Angioplasty in acute middle cerebral artery stroke due to atrial fibrillation selected by CT perfusion: a case report
© Saletti et al; licensee Springer. 2011
Received: 30 November 2010
Accepted: 6 June 2011
Published: 6 June 2011
We report the experience of a case of acute stroke in a patient affected by Rendu Osler syndrome and atrial fibrillation. The combination of dynamic computerized tomography perfusion scans and the use of a high-compliance balloon allowed increasing the treatment window for intra-arterial recanalization over 6 h after stroke onset in a patient with middle cerebral artery occlusion.
Stroke is the third leading cause of death in the United States, Canada, Europe, and Japan.
Currently, thrombolysis of the clot responsible for an ischemic event is proving to be an effective therapy for improving the patients' condition following an acute stroke.
One of the most important elements in obtaining clinical success is how early treatment is first established: early treatment within 3 h for intravenous recombinant tissue plasminogen activator (rt PA) and within 6 h for IA (intra-arterial) thrombolysis shows significant post-clinical improvement after 90 days and reduced incidence of cerebral hemorrhage.
Improved imaging, distinguishing ischemic penumbra from irreversibly infarcted tissue, could be a criterion more accurate than the duration of symptoms for selecting patients to undergo therapy .
Recent advances in the field of neurointerventional radiology, with the development of different clot retrievers, and high-compliance balloons and stents, have made IA recanalization feasible and afford safe access to the major intracranial blood vessels by a percutaneous transfemoral approach under local anesthesia.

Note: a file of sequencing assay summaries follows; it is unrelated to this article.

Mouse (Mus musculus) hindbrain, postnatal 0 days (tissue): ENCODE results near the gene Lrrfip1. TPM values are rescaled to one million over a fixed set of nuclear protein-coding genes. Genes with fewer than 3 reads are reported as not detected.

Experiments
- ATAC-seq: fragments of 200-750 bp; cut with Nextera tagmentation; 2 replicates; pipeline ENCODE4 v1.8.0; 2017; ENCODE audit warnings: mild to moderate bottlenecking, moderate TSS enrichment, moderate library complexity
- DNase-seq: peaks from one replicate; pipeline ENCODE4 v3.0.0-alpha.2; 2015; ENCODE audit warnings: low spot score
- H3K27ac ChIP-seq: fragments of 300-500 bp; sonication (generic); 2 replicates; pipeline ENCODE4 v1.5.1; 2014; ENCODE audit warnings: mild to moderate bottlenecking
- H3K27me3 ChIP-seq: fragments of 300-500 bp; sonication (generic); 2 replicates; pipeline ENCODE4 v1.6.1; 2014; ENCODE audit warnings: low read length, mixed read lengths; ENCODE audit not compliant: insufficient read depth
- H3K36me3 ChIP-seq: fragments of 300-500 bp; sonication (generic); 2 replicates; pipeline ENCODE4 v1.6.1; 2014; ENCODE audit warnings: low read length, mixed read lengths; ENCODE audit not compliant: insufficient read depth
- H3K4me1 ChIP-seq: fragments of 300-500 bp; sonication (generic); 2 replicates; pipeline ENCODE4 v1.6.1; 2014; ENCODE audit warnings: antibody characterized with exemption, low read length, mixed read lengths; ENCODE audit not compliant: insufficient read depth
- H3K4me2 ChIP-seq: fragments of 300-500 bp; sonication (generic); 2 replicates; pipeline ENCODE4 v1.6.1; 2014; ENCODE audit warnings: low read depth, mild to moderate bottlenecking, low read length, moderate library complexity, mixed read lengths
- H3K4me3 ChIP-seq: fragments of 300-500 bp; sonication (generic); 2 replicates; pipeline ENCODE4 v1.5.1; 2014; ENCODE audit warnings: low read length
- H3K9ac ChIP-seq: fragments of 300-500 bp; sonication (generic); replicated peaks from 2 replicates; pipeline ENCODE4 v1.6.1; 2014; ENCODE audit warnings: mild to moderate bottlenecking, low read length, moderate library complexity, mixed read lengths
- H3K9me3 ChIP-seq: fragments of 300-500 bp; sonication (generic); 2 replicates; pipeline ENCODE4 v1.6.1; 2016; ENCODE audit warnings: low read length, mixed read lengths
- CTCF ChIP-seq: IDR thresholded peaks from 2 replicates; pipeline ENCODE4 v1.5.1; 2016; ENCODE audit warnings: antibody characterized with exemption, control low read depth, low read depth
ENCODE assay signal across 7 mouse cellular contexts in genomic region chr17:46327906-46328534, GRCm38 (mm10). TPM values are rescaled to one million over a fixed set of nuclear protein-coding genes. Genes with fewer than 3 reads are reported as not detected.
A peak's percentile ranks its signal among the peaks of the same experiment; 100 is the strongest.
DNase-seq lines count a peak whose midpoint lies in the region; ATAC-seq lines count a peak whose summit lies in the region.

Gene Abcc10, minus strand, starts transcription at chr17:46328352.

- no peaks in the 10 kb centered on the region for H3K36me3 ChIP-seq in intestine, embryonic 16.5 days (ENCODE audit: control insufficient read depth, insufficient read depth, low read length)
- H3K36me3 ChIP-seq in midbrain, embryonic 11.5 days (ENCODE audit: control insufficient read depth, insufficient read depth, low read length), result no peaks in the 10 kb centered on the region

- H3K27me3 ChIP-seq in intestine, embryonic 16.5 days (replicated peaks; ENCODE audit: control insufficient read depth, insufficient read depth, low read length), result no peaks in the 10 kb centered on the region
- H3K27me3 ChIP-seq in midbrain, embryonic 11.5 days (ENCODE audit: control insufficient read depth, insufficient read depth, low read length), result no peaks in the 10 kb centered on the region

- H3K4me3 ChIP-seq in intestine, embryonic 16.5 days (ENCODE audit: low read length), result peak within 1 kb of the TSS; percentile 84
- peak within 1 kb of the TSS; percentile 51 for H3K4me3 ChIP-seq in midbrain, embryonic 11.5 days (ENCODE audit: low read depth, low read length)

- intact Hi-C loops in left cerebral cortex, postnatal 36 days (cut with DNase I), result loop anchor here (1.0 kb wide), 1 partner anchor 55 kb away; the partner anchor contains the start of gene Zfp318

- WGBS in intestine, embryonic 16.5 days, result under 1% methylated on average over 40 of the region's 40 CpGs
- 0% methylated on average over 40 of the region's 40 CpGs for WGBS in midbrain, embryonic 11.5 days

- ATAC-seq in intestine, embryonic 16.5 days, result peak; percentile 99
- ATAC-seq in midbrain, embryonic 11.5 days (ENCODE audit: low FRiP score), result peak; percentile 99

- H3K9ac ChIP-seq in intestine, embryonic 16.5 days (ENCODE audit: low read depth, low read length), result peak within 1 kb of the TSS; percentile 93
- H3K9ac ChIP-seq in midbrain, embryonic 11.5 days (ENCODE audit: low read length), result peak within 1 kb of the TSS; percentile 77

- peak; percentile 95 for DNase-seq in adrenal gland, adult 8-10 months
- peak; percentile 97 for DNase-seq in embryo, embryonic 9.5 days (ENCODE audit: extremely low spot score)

Successful recanalization is associated with improved outcome after acute ischemic stroke . Treatment with mechanical thromboembolectomy techniques is proposed for failed recanalization after thrombolysis or for patients with contraindications for thrombolytic therapy. However, mechanical recanalization techniques are not always successful.
In a MERCI trial, the association of mechanical recanalization and IA therapy showed an overall recanalization rate of 68% .
In this case report we show angiographic recanalization and clinical improvement in a patient on anticoagulant therapy who had suffered an acute MCA (middle cerebral artery) stroke because of atrial fibrillation and who benefitted from angioplasty.
The purpose of this paper is to document a case of acute stroke in a patient with middle cerebral artery occlusion using a combination of dynamic CT (computerized tomography) perfusion scans to perform tissue perfusion and high-compliance balloon techniques, with a treatment window for intra-arterial thrombolysis longer than 6 h from the stroke onset.
A 70-year-old right-handed female was brought to the emergency room 35 min after the sudden onset of a stroke. She arrived at the hospital at 11.35 a.m. with dysarthria, right homonymous hemianopsia, dense right hemiplegia, and partial gaze palsy.
Neurological deficit on presentation was assessed using the National Institutes of Health Stroke Scale (NIHSS) with a score of 24. She had a past medical history of hypertension, hyperlipidemia, atrial fibrillation, and hereditary hemorrhagic telangiectasia.
On general medical evaluation she was alert but disorientated. Her blood pressure was 170/80, serum glucose value 89 mg/dl, and cholesterol 213 mg/dl.